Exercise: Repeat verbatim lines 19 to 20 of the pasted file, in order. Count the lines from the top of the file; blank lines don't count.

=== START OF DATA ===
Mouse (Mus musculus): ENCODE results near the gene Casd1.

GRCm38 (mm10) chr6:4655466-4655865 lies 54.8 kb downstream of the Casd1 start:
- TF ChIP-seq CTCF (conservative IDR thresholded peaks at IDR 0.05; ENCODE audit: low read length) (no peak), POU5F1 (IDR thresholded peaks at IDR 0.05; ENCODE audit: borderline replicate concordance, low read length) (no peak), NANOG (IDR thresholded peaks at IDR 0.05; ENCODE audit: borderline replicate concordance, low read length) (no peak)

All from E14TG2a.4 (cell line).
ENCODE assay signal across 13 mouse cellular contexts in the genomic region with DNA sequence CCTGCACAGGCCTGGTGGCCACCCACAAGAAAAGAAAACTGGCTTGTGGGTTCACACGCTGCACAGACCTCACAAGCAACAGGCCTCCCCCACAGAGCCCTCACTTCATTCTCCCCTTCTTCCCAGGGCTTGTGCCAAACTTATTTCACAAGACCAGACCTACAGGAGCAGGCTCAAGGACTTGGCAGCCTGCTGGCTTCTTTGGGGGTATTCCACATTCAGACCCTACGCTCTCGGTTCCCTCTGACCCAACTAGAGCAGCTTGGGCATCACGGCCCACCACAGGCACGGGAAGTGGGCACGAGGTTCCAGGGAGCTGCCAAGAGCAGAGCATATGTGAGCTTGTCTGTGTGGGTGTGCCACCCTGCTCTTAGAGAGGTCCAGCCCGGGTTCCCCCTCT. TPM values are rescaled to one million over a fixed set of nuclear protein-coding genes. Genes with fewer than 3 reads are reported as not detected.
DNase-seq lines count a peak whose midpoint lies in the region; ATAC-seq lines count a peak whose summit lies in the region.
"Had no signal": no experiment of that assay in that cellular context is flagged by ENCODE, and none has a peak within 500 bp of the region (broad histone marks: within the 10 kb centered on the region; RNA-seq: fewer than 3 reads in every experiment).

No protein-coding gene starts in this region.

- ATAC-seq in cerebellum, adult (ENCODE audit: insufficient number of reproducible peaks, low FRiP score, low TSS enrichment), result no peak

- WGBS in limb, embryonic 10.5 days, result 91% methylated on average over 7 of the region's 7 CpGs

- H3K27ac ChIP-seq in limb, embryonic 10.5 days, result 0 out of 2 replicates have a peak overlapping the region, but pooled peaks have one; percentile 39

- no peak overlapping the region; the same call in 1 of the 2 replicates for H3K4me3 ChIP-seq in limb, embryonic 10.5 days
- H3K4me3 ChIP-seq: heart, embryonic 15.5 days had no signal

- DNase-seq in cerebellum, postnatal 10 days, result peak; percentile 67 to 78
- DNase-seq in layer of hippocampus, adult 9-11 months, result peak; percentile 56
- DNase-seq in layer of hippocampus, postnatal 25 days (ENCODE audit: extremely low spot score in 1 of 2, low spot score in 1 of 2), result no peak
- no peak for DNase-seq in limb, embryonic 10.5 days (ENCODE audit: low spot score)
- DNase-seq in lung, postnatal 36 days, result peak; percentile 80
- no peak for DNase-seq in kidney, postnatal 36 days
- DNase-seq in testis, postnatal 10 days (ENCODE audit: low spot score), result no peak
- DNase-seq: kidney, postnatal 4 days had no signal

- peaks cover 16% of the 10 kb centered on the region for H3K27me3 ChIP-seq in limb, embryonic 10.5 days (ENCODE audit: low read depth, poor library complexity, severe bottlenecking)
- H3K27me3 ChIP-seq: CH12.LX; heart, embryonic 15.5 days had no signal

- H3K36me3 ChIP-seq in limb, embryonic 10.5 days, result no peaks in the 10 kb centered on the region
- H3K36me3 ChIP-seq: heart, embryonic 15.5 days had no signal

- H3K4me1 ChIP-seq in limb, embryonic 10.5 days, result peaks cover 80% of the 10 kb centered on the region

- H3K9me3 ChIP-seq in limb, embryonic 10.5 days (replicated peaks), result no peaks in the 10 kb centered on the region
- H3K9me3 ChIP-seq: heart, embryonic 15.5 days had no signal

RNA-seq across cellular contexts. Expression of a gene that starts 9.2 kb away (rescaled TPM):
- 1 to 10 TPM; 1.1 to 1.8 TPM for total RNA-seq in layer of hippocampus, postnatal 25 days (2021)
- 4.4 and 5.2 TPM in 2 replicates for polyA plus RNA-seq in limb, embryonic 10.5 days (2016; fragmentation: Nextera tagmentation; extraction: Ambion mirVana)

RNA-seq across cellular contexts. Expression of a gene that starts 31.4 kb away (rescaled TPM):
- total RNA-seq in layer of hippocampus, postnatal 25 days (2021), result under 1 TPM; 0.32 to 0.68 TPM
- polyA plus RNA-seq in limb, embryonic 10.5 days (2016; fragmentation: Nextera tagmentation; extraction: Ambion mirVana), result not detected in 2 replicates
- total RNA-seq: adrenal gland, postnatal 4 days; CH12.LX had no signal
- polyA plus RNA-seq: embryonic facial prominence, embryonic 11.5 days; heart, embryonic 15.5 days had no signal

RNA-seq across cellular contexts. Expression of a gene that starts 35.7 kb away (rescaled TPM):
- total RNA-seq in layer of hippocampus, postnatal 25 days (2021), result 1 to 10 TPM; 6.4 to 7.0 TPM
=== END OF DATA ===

- no peak for DNase-seq in kidney, postnatal 36 days
- DNase-seq in testis, postnatal 10 days (ENCODE audit: low spot score), result no peak